Gemma Scourfield, based in Haverfordwest, has just joined national family law specialists Woolley & Co, Solicitors, after practicing in the area for a local firm for the past 14 years.
Pembrokeshire family law solicitor Gemma has welcomed a new law which comes into force next April to make divorce less confrontational.
She believes the sector is now embracing different ways of working that have come to the fore in the last 18 months, including less physical paperwork, more virtual hearings and remote working across the sector.
But she has seen a steep rise in cases over the period which has put a strain on an already stretched family court system, with cases from Wales now being processed elsewhere after the regional family law centre in Wales closed during lockdown.
Gemma said: “I think a lot of people re-evaluated what they want out of life, had more time to research the divorce process and found being confined to their homes with their spouses during lockdown simply gave them the impetus to do something about it. Life is too short to be in an unhappy situation.
“I have certainly found that the number of enquiries on divorce have gone up significantly during the pandemic. Unfortunately, this coincided with a regional family law centre closing for Wales with all our cases now going to Bury St Edmunds for administration. This has extended the typical time it takes for a divorce to go through from six to nine months.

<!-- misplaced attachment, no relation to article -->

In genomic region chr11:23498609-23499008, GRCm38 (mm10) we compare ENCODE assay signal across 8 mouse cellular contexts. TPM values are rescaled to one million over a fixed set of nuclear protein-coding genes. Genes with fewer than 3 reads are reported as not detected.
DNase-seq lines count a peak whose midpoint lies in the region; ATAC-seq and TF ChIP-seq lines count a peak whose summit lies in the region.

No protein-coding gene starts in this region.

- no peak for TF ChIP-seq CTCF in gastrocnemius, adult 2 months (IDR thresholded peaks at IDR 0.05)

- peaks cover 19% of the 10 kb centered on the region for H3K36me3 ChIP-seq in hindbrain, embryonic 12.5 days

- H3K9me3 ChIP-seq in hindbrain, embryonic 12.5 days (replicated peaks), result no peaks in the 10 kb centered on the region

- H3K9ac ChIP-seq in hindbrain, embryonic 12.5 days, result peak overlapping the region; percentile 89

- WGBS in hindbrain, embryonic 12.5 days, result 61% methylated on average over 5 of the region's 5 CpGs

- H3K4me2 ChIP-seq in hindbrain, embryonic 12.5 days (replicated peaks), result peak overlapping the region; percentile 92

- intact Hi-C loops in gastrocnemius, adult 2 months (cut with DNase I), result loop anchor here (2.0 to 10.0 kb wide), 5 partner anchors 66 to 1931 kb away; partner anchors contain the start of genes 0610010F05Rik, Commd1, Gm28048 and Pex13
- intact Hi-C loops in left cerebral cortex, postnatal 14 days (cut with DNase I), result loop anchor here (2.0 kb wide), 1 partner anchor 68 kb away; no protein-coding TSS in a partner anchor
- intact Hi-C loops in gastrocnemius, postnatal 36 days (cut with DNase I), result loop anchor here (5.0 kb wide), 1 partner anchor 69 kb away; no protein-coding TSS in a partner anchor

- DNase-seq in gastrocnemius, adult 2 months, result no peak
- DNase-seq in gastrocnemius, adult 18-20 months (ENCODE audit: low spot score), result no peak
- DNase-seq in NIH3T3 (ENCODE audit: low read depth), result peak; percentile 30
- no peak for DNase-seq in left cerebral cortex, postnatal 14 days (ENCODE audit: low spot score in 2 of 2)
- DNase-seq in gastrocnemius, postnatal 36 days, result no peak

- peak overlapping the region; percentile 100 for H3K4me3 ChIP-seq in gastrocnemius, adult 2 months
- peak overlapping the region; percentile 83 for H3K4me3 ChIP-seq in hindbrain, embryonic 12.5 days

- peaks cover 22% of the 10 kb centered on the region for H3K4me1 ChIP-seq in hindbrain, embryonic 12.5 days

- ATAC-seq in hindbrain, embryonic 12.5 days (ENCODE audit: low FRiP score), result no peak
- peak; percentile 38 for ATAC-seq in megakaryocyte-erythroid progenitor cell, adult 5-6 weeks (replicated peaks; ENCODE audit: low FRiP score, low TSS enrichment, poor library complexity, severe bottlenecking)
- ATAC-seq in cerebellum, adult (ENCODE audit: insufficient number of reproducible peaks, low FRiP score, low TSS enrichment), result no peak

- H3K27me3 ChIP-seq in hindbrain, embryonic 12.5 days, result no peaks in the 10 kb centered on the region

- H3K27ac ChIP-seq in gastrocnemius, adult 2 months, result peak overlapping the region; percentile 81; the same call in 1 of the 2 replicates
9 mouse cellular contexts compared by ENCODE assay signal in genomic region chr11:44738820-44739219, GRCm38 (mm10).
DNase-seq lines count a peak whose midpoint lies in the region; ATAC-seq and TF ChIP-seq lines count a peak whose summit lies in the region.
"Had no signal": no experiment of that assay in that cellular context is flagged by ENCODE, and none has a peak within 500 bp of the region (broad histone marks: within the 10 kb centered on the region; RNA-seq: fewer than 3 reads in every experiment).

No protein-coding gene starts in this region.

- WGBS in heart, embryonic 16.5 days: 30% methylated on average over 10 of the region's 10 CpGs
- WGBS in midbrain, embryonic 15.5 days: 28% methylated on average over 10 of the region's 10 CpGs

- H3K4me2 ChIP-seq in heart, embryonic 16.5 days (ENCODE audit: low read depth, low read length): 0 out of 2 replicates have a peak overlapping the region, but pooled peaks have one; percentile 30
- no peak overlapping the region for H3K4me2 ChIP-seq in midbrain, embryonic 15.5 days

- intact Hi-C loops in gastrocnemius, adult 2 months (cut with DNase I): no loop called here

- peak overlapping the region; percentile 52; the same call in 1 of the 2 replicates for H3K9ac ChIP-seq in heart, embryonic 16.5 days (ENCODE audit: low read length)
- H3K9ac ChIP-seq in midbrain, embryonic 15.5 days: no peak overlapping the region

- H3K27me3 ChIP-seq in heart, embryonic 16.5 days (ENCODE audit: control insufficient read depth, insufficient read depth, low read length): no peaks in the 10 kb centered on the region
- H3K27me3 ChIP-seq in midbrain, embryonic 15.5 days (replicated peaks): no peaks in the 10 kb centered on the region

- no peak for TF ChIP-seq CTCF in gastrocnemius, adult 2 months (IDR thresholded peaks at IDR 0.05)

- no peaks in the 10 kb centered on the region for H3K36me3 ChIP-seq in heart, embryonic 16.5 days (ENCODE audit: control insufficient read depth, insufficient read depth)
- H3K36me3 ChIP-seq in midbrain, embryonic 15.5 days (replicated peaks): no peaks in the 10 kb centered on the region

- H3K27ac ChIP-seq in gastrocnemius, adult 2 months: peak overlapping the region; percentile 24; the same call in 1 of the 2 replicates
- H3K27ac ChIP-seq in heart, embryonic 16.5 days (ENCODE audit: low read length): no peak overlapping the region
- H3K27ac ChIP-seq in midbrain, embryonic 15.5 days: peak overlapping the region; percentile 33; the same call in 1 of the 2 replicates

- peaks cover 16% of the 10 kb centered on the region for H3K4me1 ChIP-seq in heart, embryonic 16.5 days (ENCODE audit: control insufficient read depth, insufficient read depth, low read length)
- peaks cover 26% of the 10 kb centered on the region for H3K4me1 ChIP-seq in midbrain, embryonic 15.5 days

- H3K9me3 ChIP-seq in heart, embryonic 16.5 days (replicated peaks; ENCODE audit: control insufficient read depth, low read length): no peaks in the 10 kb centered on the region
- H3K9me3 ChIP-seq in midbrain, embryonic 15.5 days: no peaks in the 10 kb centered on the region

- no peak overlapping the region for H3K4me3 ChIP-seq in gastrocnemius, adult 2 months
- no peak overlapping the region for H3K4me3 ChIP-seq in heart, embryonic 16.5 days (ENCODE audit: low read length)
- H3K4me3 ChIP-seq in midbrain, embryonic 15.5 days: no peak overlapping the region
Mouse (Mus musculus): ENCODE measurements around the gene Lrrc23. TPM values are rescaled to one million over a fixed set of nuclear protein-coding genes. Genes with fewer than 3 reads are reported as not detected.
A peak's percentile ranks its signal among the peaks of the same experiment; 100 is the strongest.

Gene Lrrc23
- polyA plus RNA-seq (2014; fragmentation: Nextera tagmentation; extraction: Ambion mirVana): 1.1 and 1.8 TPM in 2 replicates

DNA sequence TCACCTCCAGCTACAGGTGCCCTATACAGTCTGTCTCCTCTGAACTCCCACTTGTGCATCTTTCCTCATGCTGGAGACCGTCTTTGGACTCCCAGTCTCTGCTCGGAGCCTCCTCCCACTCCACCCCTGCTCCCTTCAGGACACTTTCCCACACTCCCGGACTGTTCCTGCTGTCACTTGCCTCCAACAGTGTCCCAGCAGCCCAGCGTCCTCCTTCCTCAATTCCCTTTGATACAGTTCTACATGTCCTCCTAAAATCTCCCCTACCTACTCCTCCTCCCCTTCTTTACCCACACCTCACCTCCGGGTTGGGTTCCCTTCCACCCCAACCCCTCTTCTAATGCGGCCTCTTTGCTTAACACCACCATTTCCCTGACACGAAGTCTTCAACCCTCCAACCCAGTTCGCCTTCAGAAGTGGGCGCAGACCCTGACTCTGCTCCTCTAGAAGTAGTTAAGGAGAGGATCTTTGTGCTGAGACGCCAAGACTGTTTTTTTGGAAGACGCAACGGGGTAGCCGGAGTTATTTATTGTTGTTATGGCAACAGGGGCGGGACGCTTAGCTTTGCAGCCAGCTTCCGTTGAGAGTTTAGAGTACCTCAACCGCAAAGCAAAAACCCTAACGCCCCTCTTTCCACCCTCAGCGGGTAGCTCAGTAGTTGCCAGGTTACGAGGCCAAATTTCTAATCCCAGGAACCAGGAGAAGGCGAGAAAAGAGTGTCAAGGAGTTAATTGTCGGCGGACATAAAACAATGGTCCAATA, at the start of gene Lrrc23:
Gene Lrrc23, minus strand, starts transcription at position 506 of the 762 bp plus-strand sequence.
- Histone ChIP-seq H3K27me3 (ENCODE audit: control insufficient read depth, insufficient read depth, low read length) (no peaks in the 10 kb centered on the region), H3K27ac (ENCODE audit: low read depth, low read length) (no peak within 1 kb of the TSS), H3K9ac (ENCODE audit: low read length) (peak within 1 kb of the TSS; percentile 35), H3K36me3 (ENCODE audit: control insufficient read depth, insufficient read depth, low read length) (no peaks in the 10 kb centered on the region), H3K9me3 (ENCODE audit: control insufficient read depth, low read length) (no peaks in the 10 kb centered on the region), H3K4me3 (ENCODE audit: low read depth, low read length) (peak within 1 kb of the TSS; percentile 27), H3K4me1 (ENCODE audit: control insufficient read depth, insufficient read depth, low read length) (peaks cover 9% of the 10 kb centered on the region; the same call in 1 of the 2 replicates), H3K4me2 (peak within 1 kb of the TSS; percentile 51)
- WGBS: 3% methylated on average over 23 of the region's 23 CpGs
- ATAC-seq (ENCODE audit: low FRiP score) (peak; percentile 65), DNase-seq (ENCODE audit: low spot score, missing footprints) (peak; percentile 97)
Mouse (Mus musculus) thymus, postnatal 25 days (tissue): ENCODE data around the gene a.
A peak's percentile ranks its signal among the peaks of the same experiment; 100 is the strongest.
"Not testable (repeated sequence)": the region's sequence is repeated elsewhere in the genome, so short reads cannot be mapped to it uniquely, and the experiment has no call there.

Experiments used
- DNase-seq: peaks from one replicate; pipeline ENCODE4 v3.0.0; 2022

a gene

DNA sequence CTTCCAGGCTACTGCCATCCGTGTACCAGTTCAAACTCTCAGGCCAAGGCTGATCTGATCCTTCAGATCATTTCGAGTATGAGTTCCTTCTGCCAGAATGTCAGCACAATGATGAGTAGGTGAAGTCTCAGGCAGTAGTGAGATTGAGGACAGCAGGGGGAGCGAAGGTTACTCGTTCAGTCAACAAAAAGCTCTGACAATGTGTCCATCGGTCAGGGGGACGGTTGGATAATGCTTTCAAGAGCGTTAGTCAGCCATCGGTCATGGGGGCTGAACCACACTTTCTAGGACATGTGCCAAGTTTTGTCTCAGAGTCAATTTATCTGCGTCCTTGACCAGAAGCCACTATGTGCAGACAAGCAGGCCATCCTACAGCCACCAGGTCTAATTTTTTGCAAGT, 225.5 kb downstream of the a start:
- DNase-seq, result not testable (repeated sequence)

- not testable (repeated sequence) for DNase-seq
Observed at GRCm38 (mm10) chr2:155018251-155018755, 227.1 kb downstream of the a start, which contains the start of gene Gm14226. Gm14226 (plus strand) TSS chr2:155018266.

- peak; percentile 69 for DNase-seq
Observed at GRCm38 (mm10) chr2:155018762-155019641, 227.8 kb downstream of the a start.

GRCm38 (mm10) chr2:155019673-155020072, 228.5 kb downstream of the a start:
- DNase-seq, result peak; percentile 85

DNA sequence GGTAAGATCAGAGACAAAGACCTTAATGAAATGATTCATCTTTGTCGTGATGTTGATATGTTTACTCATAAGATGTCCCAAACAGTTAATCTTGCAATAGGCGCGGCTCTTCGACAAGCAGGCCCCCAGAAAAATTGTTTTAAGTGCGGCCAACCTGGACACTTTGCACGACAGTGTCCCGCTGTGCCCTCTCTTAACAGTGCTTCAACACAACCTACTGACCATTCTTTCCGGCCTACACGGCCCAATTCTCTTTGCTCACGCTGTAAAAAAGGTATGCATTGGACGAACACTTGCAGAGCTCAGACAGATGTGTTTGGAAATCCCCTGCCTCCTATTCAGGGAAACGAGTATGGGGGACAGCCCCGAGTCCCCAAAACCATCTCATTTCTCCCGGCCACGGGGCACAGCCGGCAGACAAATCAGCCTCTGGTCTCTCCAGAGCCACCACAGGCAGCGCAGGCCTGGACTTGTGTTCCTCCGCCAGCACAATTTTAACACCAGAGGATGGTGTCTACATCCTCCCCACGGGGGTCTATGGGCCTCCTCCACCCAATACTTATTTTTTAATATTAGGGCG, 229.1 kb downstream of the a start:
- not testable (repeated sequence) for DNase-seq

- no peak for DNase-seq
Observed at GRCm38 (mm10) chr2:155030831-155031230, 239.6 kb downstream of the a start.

“A key role for me now more than ever is to manage expectations for those going through separation, not just in terms of a settlement but also in terms of the timescale.”
Gemma, who is married with two children, said the introduction of no-fault divorce from next April will help many families get through legal separation with less confrontation than the current system, which is advantageous for all involved.
And the embracing of new technology in the sector, more widely adopted during the difficulties of the pandemic, is here to stay, which may help speed cases also.
“We are seeing more family lawyers fitting services around clients rather than being tied to high street offices and courts have done away with paper bundles, embracing electronic solutions and online submissions which has been very slowing coming to this sector,” she added.
“This is a business model which Woolley & Co pioneered in the 1990s but has taken a long time to catch on, but things are now moving in the right direction. Putting the family, the children, first is the number one priority and it is good to see that family law practice is now firmly heading in the right direction.”
Woolley & Co, Solicitors, was founded in Warwickshire in 1996 with a business model based around partner level lawyers working from home offices and fitting their hours of business around the needs of clients while embracing technology to aid communication and speed up case times.